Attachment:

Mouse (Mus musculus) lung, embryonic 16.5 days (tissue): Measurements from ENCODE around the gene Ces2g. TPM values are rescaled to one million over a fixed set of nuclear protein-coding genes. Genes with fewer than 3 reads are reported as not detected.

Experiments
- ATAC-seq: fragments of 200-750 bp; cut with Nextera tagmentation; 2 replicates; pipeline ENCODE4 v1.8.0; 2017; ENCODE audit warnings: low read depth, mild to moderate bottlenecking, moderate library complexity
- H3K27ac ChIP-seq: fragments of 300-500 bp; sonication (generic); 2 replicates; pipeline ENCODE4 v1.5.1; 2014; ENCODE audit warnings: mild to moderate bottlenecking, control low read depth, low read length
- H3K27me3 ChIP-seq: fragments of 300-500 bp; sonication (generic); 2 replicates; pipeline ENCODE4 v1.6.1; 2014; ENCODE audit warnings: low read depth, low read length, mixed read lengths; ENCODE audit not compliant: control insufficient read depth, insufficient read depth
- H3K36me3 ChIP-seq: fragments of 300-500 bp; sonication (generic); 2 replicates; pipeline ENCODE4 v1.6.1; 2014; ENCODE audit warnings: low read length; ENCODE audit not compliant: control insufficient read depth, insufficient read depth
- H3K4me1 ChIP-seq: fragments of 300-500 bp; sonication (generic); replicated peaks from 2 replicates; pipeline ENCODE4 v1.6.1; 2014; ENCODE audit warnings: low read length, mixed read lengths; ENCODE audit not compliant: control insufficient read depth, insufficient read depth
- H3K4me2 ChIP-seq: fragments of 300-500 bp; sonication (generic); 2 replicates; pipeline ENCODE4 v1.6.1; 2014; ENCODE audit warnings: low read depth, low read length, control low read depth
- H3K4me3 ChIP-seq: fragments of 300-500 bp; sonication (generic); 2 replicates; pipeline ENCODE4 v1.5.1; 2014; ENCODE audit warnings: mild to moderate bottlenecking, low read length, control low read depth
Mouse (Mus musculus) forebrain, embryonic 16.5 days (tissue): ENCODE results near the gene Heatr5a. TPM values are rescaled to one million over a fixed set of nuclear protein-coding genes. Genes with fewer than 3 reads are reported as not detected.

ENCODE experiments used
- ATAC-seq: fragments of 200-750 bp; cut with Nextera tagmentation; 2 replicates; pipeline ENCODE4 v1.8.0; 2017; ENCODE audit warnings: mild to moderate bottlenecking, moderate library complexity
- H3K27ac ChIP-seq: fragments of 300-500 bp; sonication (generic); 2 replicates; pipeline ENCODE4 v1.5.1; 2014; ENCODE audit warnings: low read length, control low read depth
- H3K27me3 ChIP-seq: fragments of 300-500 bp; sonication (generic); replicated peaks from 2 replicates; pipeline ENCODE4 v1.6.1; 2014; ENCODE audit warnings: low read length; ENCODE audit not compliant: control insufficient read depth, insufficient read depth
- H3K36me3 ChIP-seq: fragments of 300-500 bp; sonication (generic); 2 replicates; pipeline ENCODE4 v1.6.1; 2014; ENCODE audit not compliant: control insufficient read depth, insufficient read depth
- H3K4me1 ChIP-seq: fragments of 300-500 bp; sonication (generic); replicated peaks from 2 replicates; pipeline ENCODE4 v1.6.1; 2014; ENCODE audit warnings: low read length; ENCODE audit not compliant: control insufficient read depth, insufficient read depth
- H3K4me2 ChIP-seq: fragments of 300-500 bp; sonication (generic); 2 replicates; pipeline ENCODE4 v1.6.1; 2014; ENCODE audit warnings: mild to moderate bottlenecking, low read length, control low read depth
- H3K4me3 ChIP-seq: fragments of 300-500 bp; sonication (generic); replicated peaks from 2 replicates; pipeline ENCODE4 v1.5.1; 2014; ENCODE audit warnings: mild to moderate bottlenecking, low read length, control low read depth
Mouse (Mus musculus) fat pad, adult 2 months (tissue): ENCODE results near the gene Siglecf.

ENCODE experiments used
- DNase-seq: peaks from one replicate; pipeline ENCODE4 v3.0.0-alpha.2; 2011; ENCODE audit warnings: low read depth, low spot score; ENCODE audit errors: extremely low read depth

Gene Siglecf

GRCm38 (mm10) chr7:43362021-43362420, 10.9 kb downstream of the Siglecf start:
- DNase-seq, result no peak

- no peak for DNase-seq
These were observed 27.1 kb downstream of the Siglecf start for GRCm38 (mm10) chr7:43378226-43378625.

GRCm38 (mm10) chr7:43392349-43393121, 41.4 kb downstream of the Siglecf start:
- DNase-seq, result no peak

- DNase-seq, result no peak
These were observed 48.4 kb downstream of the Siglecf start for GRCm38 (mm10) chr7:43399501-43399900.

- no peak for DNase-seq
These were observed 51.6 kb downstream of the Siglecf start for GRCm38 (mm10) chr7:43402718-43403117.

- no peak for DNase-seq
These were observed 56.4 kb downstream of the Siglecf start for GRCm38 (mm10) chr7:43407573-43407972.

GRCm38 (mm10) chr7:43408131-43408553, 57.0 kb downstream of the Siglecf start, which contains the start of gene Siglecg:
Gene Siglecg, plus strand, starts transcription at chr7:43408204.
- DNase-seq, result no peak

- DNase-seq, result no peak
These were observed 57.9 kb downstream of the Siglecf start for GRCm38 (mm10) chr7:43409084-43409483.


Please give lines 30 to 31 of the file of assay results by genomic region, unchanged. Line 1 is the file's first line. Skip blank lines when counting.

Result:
These were observed 48.4 kb downstream of the Siglecf start for GRCm38 (mm10) chr7:43399501-43399900.

- no peak for DNase-seq